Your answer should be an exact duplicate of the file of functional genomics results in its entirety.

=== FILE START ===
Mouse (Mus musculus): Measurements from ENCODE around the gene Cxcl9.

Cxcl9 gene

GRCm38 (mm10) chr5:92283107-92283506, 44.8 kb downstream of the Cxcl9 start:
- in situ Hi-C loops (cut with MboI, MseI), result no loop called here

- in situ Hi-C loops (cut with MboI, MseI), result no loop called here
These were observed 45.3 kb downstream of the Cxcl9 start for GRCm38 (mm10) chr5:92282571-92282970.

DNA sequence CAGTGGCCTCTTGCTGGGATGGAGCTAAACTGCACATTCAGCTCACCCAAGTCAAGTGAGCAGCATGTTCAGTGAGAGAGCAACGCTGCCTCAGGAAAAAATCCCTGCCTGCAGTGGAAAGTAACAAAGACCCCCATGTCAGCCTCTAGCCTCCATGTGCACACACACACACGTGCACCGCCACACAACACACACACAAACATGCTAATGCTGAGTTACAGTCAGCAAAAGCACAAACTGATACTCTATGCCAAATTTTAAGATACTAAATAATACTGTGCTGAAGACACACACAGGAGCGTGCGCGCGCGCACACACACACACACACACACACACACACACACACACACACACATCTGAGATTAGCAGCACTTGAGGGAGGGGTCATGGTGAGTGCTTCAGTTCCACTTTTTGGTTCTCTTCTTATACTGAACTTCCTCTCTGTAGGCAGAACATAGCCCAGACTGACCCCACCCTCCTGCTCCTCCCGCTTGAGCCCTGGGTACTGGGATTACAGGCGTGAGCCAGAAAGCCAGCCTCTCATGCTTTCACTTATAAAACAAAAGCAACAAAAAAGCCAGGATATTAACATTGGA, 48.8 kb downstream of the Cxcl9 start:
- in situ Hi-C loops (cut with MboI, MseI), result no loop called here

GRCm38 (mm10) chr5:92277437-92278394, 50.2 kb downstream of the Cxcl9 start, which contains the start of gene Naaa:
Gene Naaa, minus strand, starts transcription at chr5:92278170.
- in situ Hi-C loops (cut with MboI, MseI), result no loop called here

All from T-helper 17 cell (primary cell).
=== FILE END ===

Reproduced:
Mouse (Mus musculus): Measurements from ENCODE around the gene Cxcl9.

Cxcl9 gene

GRCm38 (mm10) chr5:92283107-92283506, 44.8 kb downstream of the Cxcl9 start:
- in situ Hi-C loops (cut with MboI, MseI), result no loop called here

- in situ Hi-C loops (cut with MboI, MseI), result no loop called here
These were observed 45.3 kb downstream of the Cxcl9 start for GRCm38 (mm10) chr5:92282571-92282970.

DNA sequence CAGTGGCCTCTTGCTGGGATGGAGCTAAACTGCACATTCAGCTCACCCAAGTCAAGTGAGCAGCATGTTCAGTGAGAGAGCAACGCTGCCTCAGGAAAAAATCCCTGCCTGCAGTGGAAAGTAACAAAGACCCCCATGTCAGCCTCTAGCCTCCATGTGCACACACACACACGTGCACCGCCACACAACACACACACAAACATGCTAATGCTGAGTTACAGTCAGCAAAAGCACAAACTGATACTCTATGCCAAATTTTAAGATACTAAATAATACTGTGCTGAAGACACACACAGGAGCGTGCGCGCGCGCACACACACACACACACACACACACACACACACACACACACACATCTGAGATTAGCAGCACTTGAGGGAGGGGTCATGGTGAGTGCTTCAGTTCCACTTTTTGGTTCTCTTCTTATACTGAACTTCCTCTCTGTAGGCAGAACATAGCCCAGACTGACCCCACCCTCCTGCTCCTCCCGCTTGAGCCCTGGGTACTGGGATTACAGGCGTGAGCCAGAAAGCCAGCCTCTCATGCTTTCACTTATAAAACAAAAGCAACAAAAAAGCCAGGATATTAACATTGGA, 48.8 kb downstream of the Cxcl9 start:
- in situ Hi-C loops (cut with MboI, MseI), result no loop called here

GRCm38 (mm10) chr5:92277437-92278394, 50.2 kb downstream of the Cxcl9 start, which contains the start of gene Naaa:
Gene Naaa, minus strand, starts transcription at chr5:92278170.
- in situ Hi-C loops (cut with MboI, MseI), result no loop called here

All from T-helper 17 cell (primary cell).